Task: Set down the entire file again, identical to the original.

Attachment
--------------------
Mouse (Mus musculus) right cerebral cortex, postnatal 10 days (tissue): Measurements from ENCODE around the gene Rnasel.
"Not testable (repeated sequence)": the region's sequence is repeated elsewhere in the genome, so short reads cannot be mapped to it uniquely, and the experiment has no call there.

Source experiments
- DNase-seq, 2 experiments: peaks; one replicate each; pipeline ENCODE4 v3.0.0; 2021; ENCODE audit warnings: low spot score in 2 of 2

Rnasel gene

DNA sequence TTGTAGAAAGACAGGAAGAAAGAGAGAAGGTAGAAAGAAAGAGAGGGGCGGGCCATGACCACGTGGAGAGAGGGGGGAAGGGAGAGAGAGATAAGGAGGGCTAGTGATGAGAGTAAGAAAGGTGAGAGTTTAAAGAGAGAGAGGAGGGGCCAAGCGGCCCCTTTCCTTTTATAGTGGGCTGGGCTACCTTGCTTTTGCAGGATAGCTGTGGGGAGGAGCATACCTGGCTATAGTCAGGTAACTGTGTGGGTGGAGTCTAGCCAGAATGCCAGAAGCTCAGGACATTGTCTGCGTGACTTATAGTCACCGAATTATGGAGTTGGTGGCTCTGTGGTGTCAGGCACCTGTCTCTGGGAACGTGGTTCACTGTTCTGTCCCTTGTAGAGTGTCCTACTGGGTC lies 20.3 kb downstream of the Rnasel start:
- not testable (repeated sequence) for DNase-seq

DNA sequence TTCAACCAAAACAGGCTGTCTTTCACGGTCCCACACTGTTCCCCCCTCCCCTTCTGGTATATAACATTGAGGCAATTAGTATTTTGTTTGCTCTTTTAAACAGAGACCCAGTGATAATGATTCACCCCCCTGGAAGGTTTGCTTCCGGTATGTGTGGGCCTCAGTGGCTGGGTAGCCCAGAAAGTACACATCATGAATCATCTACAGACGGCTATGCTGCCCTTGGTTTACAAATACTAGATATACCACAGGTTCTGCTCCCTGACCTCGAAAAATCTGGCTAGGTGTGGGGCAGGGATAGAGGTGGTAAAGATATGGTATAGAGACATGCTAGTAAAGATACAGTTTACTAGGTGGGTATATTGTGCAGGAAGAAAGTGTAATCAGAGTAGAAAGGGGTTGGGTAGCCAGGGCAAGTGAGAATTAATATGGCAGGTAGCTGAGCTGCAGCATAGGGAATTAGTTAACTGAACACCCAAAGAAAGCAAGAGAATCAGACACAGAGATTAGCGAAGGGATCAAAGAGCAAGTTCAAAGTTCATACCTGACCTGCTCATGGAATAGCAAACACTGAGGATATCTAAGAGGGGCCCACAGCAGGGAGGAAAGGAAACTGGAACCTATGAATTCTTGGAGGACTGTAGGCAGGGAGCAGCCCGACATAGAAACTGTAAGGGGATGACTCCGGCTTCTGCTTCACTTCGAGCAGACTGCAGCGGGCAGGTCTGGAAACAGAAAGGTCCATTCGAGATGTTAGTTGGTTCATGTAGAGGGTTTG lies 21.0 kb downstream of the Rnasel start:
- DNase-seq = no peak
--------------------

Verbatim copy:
Mouse (Mus musculus) right cerebral cortex, postnatal 10 days (tissue): Measurements from ENCODE around the gene Rnasel.
"Not testable (repeated sequence)": the region's sequence is repeated elsewhere in the genome, so short reads cannot be mapped to it uniquely, and the experiment has no call there.

Source experiments
- DNase-seq, 2 experiments: peaks; one replicate each; pipeline ENCODE4 v3.0.0; 2021; ENCODE audit warnings: low spot score in 2 of 2

Rnasel gene

DNA sequence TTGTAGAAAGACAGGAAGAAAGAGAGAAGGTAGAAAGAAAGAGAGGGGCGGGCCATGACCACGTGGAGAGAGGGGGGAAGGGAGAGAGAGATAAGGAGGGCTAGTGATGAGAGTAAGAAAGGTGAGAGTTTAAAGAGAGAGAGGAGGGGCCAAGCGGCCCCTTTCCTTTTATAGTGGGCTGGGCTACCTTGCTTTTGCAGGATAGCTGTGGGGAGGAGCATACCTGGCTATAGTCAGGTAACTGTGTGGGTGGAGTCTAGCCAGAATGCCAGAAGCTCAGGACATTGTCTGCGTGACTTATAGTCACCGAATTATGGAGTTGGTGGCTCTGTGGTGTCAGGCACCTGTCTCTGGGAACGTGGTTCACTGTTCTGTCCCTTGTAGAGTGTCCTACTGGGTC lies 20.3 kb downstream of the Rnasel start:
- not testable (repeated sequence) for DNase-seq

DNA sequence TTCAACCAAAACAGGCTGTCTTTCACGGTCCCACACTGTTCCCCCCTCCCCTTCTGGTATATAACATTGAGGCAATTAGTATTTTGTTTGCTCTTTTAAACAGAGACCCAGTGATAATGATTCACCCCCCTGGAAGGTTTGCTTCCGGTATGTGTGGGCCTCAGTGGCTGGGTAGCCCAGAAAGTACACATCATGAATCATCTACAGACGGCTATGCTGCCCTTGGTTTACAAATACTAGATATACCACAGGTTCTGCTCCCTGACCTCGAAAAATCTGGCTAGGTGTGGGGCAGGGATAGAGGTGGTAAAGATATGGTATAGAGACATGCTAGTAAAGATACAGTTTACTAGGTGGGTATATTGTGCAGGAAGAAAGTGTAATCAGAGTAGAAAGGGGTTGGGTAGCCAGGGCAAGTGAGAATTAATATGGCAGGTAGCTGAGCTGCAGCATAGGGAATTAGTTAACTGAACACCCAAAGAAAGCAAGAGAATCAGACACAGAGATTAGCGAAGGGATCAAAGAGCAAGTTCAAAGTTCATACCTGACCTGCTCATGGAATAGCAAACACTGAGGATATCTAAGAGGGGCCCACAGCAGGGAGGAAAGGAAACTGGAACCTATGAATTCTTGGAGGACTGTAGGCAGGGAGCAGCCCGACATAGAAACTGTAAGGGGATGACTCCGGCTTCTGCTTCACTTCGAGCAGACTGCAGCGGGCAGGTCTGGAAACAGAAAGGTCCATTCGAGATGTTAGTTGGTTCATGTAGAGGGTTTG lies 21.0 kb downstream of the Rnasel start:
- DNase-seq = no peak